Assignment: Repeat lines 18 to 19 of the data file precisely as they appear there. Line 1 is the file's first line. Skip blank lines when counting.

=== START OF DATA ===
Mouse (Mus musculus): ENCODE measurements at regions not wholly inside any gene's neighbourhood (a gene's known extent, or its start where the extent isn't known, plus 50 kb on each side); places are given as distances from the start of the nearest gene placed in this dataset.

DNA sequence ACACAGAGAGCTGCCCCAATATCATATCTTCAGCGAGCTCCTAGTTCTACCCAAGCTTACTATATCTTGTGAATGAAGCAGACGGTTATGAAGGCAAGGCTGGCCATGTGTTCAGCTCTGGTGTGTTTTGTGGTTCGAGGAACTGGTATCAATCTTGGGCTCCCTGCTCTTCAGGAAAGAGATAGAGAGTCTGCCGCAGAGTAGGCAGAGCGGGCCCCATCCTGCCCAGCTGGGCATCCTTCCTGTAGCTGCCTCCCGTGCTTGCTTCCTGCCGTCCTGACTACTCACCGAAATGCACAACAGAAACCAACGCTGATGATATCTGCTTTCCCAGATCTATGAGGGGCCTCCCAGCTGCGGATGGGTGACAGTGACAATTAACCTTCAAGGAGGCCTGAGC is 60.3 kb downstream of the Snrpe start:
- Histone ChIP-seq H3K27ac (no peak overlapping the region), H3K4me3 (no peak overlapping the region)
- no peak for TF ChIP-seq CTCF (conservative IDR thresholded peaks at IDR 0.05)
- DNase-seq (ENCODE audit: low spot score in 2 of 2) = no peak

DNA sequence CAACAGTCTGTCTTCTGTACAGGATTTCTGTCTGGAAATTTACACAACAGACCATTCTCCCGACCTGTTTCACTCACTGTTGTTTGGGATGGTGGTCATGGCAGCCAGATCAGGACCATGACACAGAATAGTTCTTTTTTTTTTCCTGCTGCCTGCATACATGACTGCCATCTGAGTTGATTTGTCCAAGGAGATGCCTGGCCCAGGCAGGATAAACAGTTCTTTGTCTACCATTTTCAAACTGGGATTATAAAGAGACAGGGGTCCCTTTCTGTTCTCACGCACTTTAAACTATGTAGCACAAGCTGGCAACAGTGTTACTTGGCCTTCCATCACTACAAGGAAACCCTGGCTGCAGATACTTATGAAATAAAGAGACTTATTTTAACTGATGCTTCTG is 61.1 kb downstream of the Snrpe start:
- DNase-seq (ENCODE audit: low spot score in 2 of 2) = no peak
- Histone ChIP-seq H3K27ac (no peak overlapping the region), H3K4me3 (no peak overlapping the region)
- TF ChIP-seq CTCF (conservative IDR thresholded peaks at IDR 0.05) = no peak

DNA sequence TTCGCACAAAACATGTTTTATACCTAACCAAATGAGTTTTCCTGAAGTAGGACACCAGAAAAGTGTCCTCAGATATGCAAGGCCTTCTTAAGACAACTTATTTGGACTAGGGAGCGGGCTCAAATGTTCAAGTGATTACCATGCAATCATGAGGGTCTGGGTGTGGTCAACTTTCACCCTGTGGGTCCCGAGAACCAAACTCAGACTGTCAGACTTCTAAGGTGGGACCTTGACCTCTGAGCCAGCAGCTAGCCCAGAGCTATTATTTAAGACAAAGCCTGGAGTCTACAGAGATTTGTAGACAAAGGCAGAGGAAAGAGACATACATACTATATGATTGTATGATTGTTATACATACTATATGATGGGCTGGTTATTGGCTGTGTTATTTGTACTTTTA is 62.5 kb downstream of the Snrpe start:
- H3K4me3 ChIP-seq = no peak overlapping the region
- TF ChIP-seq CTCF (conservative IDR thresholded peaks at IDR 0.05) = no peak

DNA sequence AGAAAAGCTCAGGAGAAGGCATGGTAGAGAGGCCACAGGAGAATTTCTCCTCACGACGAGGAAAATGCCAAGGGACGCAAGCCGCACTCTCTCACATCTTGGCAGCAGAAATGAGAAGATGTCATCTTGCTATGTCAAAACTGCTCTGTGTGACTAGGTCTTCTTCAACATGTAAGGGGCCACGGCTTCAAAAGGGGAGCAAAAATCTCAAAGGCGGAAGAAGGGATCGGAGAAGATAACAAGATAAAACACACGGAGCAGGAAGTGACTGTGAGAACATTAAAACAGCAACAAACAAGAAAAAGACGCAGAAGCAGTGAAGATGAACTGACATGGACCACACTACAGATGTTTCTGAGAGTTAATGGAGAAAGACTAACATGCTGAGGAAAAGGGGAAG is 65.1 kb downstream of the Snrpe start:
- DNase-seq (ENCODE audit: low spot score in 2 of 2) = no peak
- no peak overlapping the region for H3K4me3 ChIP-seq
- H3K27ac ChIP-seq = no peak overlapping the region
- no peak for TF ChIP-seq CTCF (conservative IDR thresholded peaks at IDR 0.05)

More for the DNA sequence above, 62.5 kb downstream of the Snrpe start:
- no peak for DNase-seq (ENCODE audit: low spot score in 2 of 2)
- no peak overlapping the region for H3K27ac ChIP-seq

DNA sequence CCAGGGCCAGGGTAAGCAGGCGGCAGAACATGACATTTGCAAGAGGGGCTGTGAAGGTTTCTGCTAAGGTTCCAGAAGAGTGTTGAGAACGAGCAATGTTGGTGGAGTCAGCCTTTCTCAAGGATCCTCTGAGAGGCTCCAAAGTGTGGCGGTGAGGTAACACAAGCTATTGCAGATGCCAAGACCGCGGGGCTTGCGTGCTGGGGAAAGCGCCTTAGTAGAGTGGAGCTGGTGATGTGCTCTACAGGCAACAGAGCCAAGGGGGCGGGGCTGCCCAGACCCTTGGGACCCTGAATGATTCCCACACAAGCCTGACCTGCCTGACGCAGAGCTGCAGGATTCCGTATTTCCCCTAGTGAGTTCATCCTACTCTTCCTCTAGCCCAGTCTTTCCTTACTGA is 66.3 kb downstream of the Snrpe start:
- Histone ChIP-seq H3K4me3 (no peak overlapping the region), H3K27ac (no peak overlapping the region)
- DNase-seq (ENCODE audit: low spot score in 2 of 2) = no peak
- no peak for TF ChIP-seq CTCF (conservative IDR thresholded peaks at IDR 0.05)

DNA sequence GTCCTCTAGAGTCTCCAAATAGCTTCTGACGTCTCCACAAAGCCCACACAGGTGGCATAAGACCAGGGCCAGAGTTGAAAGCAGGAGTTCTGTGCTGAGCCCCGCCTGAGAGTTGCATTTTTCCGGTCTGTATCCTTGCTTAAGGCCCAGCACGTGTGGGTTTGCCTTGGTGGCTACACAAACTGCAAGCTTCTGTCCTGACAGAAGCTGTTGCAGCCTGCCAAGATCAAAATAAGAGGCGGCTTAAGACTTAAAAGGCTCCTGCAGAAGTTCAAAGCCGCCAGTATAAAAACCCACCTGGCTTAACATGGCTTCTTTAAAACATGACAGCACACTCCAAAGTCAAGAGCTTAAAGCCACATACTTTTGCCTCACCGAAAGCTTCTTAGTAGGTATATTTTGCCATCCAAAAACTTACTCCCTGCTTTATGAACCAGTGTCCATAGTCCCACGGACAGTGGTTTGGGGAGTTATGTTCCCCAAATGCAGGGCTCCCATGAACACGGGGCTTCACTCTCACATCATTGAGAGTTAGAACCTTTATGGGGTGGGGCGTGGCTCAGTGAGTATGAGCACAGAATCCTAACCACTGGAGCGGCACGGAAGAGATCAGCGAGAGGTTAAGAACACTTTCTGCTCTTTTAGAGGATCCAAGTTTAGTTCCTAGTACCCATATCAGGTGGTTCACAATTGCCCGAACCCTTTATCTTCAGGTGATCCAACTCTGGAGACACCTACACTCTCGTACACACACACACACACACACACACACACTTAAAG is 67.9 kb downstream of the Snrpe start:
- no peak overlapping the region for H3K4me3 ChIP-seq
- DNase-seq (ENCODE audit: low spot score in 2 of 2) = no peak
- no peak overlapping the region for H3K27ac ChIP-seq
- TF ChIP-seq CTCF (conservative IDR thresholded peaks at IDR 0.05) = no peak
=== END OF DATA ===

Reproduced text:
More for the DNA sequence above, 62.5 kb downstream of the Snrpe start:
- no peak for DNase-seq (ENCODE audit: low spot score in 2 of 2)